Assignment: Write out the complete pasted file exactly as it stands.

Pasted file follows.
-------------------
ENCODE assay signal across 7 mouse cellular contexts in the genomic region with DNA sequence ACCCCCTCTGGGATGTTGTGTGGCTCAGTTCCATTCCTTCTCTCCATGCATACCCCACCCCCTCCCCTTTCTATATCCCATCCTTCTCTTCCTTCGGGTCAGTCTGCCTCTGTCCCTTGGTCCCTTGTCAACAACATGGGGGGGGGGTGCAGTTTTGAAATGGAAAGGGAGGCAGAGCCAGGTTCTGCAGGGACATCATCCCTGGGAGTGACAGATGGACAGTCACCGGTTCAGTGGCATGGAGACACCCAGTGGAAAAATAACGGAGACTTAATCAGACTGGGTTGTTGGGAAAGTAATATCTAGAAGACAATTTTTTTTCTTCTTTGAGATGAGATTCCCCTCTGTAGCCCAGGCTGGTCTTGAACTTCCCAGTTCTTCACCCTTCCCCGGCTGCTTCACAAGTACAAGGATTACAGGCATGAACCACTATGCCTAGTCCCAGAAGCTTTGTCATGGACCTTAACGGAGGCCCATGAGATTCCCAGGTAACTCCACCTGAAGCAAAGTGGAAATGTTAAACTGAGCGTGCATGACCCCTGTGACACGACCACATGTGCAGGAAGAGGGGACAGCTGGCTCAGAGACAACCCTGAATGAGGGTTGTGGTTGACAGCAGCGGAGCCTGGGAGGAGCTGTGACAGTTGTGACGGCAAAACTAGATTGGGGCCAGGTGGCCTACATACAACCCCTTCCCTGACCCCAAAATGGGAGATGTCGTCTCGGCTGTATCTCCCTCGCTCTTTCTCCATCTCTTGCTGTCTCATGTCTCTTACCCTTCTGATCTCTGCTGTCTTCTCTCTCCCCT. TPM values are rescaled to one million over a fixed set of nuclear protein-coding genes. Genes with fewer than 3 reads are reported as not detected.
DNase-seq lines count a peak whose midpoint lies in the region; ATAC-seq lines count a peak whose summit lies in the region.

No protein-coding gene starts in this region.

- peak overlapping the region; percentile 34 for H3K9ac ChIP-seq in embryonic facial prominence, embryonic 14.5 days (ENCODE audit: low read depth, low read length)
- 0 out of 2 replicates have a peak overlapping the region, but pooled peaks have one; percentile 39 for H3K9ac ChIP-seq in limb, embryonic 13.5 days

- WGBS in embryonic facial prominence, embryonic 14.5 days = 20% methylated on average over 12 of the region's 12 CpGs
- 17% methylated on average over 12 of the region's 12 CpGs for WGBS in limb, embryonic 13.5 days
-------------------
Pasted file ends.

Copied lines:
ENCODE assay signal across 7 mouse cellular contexts in the genomic region with DNA sequence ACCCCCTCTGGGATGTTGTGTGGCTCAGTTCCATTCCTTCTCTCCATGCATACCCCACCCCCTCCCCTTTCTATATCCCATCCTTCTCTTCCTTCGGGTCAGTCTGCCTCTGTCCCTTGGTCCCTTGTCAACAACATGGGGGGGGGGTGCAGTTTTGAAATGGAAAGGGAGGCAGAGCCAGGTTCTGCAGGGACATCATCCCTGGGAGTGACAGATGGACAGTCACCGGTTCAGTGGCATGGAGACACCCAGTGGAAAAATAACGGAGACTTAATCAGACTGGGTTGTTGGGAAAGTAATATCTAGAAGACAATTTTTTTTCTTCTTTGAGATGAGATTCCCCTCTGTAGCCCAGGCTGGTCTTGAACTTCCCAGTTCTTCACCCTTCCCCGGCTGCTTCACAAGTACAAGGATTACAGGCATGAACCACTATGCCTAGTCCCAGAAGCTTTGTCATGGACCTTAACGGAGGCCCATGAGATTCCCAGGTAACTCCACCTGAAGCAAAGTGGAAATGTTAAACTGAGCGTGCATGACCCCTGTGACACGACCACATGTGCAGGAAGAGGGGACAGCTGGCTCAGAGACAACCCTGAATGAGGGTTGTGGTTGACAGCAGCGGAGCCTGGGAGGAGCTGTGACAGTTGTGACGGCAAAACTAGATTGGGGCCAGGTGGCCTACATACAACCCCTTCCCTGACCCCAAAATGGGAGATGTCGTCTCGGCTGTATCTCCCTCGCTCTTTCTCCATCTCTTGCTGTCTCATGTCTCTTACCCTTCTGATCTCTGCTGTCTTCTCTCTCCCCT. TPM values are rescaled to one million over a fixed set of nuclear protein-coding genes. Genes with fewer than 3 reads are reported as not detected.
DNase-seq lines count a peak whose midpoint lies in the region; ATAC-seq lines count a peak whose summit lies in the region.

No protein-coding gene starts in this region.

- peak overlapping the region; percentile 34 for H3K9ac ChIP-seq in embryonic facial prominence, embryonic 14.5 days (ENCODE audit: low read depth, low read length)
- 0 out of 2 replicates have a peak overlapping the region, but pooled peaks have one; percentile 39 for H3K9ac ChIP-seq in limb, embryonic 13.5 days

- WGBS in embryonic facial prominence, embryonic 14.5 days = 20% methylated on average over 12 of the region's 12 CpGs
- 17% methylated on average over 12 of the region's 12 CpGs for WGBS in limb, embryonic 13.5 days